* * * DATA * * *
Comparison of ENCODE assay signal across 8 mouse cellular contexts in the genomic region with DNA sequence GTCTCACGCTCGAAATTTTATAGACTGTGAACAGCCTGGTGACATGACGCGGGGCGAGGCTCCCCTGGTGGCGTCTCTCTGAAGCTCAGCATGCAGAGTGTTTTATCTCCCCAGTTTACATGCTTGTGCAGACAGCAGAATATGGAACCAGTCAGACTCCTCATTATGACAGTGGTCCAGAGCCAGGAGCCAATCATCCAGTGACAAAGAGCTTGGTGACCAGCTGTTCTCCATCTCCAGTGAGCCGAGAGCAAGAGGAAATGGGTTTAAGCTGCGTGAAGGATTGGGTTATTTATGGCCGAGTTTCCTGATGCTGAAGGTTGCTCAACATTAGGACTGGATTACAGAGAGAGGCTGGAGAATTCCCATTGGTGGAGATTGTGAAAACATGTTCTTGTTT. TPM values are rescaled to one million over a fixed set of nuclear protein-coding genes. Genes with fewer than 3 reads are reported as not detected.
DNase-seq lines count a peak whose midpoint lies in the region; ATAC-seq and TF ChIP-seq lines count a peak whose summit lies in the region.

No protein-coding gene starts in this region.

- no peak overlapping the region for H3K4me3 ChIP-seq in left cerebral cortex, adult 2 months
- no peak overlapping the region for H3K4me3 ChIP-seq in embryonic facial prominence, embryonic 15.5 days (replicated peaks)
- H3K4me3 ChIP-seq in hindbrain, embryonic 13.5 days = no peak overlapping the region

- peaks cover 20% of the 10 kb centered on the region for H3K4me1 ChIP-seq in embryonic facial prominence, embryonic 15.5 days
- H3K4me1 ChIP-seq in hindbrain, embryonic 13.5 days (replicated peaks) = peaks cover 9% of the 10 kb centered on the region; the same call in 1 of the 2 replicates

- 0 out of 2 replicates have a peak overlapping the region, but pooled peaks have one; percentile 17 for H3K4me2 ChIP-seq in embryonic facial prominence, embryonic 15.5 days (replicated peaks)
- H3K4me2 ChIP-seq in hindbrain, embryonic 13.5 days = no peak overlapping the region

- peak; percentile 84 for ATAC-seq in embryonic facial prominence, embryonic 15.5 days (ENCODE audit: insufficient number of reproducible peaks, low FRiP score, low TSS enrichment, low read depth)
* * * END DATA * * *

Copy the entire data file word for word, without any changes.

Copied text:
Comparison of ENCODE assay signal across 8 mouse cellular contexts in the genomic region with DNA sequence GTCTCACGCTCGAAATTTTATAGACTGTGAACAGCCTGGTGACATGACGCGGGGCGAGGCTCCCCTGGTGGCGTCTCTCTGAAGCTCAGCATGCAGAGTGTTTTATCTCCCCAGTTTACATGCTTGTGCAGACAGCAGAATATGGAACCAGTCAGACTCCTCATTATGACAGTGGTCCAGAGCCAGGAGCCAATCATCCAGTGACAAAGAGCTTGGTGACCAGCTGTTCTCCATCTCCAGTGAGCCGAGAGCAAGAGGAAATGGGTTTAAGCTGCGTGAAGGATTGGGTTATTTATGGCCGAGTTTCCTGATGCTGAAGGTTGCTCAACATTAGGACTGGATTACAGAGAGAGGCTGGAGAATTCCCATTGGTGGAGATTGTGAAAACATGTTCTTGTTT. TPM values are rescaled to one million over a fixed set of nuclear protein-coding genes. Genes with fewer than 3 reads are reported as not detected.
DNase-seq lines count a peak whose midpoint lies in the region; ATAC-seq and TF ChIP-seq lines count a peak whose summit lies in the region.

No protein-coding gene starts in this region.

- no peak overlapping the region for H3K4me3 ChIP-seq in left cerebral cortex, adult 2 months
- no peak overlapping the region for H3K4me3 ChIP-seq in embryonic facial prominence, embryonic 15.5 days (replicated peaks)
- H3K4me3 ChIP-seq in hindbrain, embryonic 13.5 days = no peak overlapping the region

- peaks cover 20% of the 10 kb centered on the region for H3K4me1 ChIP-seq in embryonic facial prominence, embryonic 15.5 days
- H3K4me1 ChIP-seq in hindbrain, embryonic 13.5 days (replicated peaks) = peaks cover 9% of the 10 kb centered on the region; the same call in 1 of the 2 replicates

- 0 out of 2 replicates have a peak overlapping the region, but pooled peaks have one; percentile 17 for H3K4me2 ChIP-seq in embryonic facial prominence, embryonic 15.5 days (replicated peaks)
- H3K4me2 ChIP-seq in hindbrain, embryonic 13.5 days = no peak overlapping the region

- peak; percentile 84 for ATAC-seq in embryonic facial prominence, embryonic 15.5 days (ENCODE audit: insufficient number of reproducible peaks, low FRiP score, low TSS enrichment, low read depth)